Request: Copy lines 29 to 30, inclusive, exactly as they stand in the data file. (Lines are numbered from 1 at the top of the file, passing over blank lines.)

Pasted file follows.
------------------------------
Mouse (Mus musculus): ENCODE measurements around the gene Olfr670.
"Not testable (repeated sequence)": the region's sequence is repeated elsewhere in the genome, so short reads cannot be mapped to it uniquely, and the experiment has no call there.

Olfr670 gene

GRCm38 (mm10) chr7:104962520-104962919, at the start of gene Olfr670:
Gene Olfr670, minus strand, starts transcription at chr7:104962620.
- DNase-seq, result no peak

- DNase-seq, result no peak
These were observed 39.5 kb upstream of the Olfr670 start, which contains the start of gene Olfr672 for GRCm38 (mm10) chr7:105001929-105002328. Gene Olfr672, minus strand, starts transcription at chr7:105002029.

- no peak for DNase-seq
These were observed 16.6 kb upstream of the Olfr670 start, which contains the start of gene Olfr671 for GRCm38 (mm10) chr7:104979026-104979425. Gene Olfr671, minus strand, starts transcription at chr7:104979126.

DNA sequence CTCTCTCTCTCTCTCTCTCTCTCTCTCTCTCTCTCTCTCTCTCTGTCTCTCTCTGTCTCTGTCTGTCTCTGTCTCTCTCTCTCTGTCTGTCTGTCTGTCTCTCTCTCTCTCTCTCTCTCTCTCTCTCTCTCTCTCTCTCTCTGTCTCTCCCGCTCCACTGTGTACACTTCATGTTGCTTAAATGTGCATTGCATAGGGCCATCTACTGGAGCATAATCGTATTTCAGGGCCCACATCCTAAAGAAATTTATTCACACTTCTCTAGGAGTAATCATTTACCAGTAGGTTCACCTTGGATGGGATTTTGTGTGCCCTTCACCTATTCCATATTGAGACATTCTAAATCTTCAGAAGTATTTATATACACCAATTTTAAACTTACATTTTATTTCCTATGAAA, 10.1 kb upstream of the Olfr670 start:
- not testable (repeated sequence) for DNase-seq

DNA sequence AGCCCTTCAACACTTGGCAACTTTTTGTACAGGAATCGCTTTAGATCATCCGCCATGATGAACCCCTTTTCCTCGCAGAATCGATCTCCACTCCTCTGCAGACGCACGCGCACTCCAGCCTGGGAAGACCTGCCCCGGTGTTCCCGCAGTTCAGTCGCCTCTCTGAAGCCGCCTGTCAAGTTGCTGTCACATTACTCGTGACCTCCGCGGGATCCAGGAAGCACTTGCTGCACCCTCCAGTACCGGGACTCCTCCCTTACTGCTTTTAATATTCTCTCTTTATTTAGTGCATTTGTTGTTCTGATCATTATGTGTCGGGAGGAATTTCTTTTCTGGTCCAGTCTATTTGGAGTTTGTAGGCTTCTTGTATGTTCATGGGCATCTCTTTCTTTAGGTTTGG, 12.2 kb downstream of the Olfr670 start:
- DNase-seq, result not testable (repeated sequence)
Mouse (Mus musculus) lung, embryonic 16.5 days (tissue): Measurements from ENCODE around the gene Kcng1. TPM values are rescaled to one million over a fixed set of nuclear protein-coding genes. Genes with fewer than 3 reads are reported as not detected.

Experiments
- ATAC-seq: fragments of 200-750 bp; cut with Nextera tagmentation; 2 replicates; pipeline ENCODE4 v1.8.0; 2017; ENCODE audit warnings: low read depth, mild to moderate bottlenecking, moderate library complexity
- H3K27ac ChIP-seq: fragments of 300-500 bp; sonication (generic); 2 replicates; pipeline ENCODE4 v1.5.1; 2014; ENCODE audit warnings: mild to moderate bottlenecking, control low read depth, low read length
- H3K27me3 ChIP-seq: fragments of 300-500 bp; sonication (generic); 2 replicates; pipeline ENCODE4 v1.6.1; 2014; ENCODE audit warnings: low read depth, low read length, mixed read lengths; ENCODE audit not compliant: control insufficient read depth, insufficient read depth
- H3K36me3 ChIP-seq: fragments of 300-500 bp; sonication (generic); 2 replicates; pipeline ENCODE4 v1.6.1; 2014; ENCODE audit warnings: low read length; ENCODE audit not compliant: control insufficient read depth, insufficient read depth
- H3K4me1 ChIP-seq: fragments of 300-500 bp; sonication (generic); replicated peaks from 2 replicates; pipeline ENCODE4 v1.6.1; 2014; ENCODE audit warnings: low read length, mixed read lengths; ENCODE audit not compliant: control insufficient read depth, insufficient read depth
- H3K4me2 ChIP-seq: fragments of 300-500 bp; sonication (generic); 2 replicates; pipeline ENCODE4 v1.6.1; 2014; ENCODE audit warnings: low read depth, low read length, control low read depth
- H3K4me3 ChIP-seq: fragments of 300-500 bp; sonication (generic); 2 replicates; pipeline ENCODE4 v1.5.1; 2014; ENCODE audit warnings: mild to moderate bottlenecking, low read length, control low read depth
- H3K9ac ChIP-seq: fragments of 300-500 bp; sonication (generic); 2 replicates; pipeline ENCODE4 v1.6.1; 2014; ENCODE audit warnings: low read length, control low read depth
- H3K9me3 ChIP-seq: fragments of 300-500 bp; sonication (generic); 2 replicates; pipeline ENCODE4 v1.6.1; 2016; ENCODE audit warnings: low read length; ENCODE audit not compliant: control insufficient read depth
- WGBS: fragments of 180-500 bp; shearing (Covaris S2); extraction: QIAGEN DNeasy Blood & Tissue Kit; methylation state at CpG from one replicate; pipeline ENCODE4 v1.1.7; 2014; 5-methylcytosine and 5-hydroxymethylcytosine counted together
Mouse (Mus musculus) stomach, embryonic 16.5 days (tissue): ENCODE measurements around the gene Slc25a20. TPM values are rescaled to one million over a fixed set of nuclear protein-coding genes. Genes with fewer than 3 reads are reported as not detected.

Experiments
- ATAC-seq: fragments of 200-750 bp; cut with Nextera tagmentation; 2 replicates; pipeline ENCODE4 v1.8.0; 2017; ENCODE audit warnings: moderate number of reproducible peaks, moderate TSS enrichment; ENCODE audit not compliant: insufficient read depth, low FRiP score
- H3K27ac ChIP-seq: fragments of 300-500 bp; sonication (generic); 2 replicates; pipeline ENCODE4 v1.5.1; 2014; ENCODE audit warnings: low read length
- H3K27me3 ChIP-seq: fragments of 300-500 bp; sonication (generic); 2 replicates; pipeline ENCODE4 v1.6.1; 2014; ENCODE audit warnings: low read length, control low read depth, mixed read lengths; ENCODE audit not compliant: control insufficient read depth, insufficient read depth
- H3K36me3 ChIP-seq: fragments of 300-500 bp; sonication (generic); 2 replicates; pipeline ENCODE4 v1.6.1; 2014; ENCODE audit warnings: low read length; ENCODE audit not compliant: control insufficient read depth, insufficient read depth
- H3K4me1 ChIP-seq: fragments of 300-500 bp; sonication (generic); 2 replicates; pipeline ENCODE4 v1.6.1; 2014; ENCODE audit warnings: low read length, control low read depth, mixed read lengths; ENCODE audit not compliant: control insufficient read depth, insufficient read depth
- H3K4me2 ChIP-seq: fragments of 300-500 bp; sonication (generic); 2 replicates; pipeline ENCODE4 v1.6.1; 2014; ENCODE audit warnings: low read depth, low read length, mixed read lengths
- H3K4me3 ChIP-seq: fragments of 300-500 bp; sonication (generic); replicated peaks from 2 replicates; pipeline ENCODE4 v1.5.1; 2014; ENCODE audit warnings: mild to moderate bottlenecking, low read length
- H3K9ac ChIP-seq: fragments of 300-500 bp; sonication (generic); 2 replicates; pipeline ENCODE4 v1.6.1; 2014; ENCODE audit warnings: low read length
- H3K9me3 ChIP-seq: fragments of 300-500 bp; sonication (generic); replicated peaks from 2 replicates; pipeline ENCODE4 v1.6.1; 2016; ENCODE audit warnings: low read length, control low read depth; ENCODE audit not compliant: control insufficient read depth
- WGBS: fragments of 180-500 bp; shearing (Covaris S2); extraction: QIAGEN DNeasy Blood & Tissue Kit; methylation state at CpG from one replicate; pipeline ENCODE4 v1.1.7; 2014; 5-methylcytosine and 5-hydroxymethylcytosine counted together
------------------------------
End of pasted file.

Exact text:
- ATAC-seq: fragments of 200-750 bp; cut with Nextera tagmentation; 2 replicates; pipeline ENCODE4 v1.8.0; 2017; ENCODE audit warnings: moderate number of reproducible peaks, moderate TSS enrichment; ENCODE audit not compliant: insufficient read depth, low FRiP score
- H3K27ac ChIP-seq: fragments of 300-500 bp; sonication (generic); 2 replicates; pipeline ENCODE4 v1.5.1; 2014; ENCODE audit warnings: low read length